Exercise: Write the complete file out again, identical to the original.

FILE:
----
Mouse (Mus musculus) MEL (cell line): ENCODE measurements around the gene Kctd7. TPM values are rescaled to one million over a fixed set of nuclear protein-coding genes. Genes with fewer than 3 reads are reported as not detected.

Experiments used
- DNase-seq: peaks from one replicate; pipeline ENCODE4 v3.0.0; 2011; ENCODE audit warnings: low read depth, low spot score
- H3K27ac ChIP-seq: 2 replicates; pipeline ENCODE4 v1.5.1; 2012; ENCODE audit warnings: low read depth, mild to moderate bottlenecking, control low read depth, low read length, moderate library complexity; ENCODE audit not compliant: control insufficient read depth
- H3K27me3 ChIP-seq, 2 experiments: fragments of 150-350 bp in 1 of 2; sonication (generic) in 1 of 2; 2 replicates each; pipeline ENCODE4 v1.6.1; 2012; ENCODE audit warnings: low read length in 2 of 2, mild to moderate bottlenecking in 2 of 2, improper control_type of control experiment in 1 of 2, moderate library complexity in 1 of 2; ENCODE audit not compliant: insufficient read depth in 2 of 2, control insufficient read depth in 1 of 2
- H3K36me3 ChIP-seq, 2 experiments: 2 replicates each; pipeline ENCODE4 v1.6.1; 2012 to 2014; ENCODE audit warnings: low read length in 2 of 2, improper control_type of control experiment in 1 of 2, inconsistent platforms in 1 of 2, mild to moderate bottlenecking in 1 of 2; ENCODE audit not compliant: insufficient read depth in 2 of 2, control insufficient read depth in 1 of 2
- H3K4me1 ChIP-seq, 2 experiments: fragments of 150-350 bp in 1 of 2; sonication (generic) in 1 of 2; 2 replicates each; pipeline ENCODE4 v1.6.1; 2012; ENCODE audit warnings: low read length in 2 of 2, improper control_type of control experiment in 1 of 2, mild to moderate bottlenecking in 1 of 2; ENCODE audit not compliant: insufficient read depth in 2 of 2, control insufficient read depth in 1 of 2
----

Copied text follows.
Mouse (Mus musculus) MEL (cell line): ENCODE measurements around the gene Kctd7. TPM values are rescaled to one million over a fixed set of nuclear protein-coding genes. Genes with fewer than 3 reads are reported as not detected.

Experiments used
- DNase-seq: peaks from one replicate; pipeline ENCODE4 v3.0.0; 2011; ENCODE audit warnings: low read depth, low spot score
- H3K27ac ChIP-seq: 2 replicates; pipeline ENCODE4 v1.5.1; 2012; ENCODE audit warnings: low read depth, mild to moderate bottlenecking, control low read depth, low read length, moderate library complexity; ENCODE audit not compliant: control insufficient read depth
- H3K27me3 ChIP-seq, 2 experiments: fragments of 150-350 bp in 1 of 2; sonication (generic) in 1 of 2; 2 replicates each; pipeline ENCODE4 v1.6.1; 2012; ENCODE audit warnings: low read length in 2 of 2, mild to moderate bottlenecking in 2 of 2, improper control_type of control experiment in 1 of 2, moderate library complexity in 1 of 2; ENCODE audit not compliant: insufficient read depth in 2 of 2, control insufficient read depth in 1 of 2
- H3K36me3 ChIP-seq, 2 experiments: 2 replicates each; pipeline ENCODE4 v1.6.1; 2012 to 2014; ENCODE audit warnings: low read length in 2 of 2, improper control_type of control experiment in 1 of 2, inconsistent platforms in 1 of 2, mild to moderate bottlenecking in 1 of 2; ENCODE audit not compliant: insufficient read depth in 2 of 2, control insufficient read depth in 1 of 2
- H3K4me1 ChIP-seq, 2 experiments: fragments of 150-350 bp in 1 of 2; sonication (generic) in 1 of 2; 2 replicates each; pipeline ENCODE4 v1.6.1; 2012; ENCODE audit warnings: low read length in 2 of 2, improper control_type of control experiment in 1 of 2, mild to moderate bottlenecking in 1 of 2; ENCODE audit not compliant: insufficient read depth in 2 of 2, control insufficient read depth in 1 of 2